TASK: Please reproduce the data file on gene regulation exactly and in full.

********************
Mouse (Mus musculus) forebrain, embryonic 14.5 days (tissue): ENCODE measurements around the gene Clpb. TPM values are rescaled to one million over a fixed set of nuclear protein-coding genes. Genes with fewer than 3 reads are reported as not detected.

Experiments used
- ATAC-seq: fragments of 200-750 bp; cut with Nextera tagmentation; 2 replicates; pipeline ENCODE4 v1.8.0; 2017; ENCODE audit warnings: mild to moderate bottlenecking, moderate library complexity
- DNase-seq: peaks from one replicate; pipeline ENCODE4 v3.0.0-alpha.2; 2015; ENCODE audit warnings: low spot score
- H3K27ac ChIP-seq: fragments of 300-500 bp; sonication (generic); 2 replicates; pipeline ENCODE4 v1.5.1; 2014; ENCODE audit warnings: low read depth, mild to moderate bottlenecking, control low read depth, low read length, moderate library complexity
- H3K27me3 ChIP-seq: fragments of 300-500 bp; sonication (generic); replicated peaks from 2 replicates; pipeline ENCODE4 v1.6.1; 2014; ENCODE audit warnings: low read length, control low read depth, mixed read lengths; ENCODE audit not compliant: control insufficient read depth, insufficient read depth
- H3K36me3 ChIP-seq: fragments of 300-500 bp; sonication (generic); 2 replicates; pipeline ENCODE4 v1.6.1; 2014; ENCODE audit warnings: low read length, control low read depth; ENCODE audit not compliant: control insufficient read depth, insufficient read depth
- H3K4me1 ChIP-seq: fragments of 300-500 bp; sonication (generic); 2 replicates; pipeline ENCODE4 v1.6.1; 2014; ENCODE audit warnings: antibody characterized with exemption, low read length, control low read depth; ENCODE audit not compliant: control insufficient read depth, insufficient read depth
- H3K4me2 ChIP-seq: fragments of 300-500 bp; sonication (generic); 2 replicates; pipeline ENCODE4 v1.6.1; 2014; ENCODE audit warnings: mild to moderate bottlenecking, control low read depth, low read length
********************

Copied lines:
Mouse (Mus musculus) forebrain, embryonic 14.5 days (tissue): ENCODE measurements around the gene Clpb. TPM values are rescaled to one million over a fixed set of nuclear protein-coding genes. Genes with fewer than 3 reads are reported as not detected.

Experiments used
- ATAC-seq: fragments of 200-750 bp; cut with Nextera tagmentation; 2 replicates; pipeline ENCODE4 v1.8.0; 2017; ENCODE audit warnings: mild to moderate bottlenecking, moderate library complexity
- DNase-seq: peaks from one replicate; pipeline ENCODE4 v3.0.0-alpha.2; 2015; ENCODE audit warnings: low spot score
- H3K27ac ChIP-seq: fragments of 300-500 bp; sonication (generic); 2 replicates; pipeline ENCODE4 v1.5.1; 2014; ENCODE audit warnings: low read depth, mild to moderate bottlenecking, control low read depth, low read length, moderate library complexity
- H3K27me3 ChIP-seq: fragments of 300-500 bp; sonication (generic); replicated peaks from 2 replicates; pipeline ENCODE4 v1.6.1; 2014; ENCODE audit warnings: low read length, control low read depth, mixed read lengths; ENCODE audit not compliant: control insufficient read depth, insufficient read depth
- H3K36me3 ChIP-seq: fragments of 300-500 bp; sonication (generic); 2 replicates; pipeline ENCODE4 v1.6.1; 2014; ENCODE audit warnings: low read length, control low read depth; ENCODE audit not compliant: control insufficient read depth, insufficient read depth
- H3K4me1 ChIP-seq: fragments of 300-500 bp; sonication (generic); 2 replicates; pipeline ENCODE4 v1.6.1; 2014; ENCODE audit warnings: antibody characterized with exemption, low read length, control low read depth; ENCODE audit not compliant: control insufficient read depth, insufficient read depth
- H3K4me2 ChIP-seq: fragments of 300-500 bp; sonication (generic); 2 replicates; pipeline ENCODE4 v1.6.1; 2014; ENCODE audit warnings: mild to moderate bottlenecking, control low read depth, low read length